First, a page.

Opening the first hive at Elawa Farm, beekeeper Curt Utterback discovers nobody’s home.
“You want to see 10,000 bees on a frame,” the Lake Forest resident said.
Instead, the beekeeping hobbyist and Elawa volunteer found ants, evidence of mice — they started eating the honeycomb — and one bee that he carefully knocked into an adjoining buzzing hive.
“When we’re honey harvesting, we’ll disassemble that hive and save what’s left for next year,” he said.
Honey harvest takes place in late July and early August, explained the man behind the Curt’s Pure & Natural Honey label sold at the Elawa Garden Market.
A beekeeper since 2009, Utterback and others tend the hives at Elawa. He also lends a helping hand to anyone in the community who has hives or is interested in the hobby of beekeeping.
“On an average year, I help with somewhere between 12 and 15 hives,” he said. “There are some in Elawa and some at different residences around the area. I have some of my own hives, also.”
Utterback likes to give his honey away, especially at Christmas, and gave a couple of cases of his Curt’s-labeled nectar to Elawa to sell at their market. Though he’s been involved in beekeeping just a half-a-dozen years, Utterback loves bees and introducing others to his hobby.
“Once you get past the stings, they’re very amazing insects,” he said.
Before checking the active hives, Utterback donned his light-colored bee suit, goatskin gloves and protective hat with netting. It’s a good thing he did.
“This is what I call a pissy hive,” Utterback said, backing away slowly as the bees from the second hive begin to swarm. “They’re aggressive, very aggressive.”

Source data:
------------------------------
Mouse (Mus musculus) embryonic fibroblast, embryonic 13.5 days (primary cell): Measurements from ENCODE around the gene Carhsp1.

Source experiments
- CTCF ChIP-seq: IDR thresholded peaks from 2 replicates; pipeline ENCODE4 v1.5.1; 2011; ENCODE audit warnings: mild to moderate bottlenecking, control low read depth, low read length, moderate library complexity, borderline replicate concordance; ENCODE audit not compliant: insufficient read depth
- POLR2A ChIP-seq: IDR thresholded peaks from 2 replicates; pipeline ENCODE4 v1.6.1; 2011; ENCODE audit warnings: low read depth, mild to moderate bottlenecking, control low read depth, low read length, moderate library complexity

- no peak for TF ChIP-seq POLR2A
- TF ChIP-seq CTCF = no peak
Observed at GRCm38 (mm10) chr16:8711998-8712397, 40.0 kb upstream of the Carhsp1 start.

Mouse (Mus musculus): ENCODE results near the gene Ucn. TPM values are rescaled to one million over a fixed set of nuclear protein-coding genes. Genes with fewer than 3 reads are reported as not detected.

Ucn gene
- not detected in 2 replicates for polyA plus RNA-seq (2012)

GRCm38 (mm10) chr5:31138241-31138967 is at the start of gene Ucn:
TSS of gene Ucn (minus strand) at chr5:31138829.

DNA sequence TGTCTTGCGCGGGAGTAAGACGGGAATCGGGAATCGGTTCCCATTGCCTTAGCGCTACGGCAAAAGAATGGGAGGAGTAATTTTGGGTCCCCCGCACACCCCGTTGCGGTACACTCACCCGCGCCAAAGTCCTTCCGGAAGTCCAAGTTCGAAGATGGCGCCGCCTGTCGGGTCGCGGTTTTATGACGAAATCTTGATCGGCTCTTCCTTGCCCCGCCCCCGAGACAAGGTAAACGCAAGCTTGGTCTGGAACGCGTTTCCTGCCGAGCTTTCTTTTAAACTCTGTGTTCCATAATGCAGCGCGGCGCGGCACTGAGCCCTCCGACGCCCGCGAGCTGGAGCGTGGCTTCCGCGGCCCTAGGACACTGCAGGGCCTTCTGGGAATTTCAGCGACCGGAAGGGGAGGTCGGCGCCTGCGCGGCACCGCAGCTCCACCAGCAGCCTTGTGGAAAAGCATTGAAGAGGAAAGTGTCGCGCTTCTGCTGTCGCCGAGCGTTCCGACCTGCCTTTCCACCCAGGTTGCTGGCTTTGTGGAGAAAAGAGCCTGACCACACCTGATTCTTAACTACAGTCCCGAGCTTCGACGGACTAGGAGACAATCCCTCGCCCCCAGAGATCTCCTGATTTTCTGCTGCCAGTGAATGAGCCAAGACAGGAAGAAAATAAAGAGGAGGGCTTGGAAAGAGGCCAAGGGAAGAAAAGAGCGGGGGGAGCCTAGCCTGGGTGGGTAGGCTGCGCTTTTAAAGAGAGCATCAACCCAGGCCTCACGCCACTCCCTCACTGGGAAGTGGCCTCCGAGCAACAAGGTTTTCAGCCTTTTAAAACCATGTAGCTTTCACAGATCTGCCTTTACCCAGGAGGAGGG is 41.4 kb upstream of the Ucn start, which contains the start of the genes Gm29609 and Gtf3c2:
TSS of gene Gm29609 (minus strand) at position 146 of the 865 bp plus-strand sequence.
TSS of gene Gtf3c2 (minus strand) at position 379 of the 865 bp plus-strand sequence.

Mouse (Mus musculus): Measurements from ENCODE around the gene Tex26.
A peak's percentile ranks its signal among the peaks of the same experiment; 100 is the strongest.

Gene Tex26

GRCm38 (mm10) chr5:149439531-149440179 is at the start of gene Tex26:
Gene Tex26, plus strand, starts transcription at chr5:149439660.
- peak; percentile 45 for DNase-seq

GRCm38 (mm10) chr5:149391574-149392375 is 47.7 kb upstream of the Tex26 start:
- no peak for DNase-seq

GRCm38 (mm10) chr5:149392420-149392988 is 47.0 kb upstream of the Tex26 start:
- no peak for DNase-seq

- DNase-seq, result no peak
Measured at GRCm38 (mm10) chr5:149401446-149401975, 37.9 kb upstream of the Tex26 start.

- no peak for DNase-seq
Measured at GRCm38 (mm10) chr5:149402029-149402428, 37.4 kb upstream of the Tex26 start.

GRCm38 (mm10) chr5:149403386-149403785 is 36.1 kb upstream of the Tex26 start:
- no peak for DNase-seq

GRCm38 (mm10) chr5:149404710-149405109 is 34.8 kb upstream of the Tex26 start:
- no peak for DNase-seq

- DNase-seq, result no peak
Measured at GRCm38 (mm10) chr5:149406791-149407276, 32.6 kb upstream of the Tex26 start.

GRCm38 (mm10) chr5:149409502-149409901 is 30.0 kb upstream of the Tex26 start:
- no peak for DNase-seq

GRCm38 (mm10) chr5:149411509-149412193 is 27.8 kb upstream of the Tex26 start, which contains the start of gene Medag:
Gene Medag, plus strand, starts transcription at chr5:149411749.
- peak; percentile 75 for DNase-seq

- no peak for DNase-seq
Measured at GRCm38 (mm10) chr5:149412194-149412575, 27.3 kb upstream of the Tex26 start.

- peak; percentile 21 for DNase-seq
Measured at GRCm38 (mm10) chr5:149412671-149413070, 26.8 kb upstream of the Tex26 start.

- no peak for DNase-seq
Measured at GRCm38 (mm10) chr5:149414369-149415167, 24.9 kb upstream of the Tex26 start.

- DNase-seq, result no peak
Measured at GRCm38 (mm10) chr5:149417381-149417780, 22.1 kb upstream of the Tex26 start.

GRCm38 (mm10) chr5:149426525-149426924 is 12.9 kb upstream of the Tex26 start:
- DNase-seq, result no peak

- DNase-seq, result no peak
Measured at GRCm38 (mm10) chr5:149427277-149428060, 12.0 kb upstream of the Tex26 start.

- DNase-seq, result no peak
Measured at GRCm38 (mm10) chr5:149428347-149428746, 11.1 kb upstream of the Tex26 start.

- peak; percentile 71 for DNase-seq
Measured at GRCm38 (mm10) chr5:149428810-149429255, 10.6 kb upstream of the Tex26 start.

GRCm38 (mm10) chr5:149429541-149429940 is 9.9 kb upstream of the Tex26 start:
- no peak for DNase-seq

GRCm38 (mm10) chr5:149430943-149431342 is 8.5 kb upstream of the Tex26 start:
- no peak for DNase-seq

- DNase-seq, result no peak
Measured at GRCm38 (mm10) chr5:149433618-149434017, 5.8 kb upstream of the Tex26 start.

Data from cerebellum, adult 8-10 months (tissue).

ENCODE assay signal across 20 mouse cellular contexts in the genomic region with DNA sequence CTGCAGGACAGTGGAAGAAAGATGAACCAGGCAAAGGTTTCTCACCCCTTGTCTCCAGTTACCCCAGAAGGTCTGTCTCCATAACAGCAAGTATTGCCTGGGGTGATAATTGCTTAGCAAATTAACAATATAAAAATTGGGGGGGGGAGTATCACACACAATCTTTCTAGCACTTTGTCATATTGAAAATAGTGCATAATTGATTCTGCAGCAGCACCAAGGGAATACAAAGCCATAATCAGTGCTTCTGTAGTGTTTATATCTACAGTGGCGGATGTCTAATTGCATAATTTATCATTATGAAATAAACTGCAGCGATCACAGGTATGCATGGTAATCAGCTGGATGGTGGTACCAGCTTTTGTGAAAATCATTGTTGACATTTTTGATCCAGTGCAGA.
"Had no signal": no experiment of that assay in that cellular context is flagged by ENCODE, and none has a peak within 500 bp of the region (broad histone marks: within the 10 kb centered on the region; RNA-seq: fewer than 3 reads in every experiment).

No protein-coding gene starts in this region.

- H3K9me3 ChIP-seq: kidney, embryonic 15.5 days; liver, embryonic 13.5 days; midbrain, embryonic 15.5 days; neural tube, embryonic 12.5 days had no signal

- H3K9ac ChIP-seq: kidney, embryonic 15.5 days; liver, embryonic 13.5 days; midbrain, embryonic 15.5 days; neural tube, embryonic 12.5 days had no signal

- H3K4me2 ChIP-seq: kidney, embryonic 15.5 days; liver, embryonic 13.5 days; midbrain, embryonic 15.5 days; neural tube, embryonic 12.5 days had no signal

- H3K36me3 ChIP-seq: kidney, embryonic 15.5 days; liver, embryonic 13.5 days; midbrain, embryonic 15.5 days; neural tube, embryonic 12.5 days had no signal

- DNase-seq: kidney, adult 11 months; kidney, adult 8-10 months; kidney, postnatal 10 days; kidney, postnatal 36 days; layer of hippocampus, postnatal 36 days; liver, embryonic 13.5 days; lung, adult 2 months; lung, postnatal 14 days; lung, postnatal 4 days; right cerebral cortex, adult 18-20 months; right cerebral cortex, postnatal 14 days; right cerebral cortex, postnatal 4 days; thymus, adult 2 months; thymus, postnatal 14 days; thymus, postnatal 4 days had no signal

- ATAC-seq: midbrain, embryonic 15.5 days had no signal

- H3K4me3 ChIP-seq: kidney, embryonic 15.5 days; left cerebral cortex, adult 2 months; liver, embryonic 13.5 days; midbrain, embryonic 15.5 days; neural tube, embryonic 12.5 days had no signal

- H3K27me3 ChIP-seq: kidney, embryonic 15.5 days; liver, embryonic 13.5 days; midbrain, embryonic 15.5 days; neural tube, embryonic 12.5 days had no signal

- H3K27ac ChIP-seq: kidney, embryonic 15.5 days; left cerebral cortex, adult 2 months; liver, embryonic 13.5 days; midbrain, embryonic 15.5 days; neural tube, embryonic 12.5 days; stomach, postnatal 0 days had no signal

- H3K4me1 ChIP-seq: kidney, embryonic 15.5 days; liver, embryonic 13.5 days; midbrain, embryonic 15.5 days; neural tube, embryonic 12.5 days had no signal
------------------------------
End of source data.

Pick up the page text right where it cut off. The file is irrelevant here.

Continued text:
Aggressive, but productive. Very productive.
“They want to protect the hive, it’s getting late in the year and they don’t want their honey spilled,” he said.
Once the aggressive hive settles, Utterback moves to a second buzzing hive, pulling out full frames from the “supers” — the boxes that sit on top of two thicker hive bodies, where the queen and her brood reside. The queen is restricted from laying eggs in the supers by a metal screen with holes too small for her to fit through.
“This hive did blockbuster work,” Utterback said, lifting full frames and using a special tool to hold them aloft.
Each full super will produce, on average, 30 pounds of honey. Since the aggressive hive has two supers, it will net 60 pounds of honey — that’s 60 1-lb. jars of sweet, golden nectar.
No bees fly at him from the second, more gentle hive. Baby bees, which he identifies by their hair, sit on one frame he removes from a lower hive body.
“The temperament of this hive is calm. The temperament of that hive,” he said, pointing to the neighboring hive, “is ‘protect the honey at all costs.’”
He is pleased with the production of both hives.
“This is as good as it gets,” he said, checking the full frame. “Here is a perfectly-built honey frame. Both sides. You couldn’t ask for a better frame.”
Unlike some beekeepers, Utterback won’t take any action to change the aggressive hive.
“I’ve never had the heart to kill the queen in a good, functioning hive,” he said.
Utterback carefully repositions the frame from the gentle hive back into the hive body, puts the hive body back into position and places the metal screen to keep the queen out before hoisting the two heavy supers one at a time into their original spots.
He places a few bricks on top of the reassembled hives and marvels at what he just found.
“There’s a whole colony there,” he said. “Once you get past getting stinged, it’s amazing to see what 60,000 bees can accomplish.”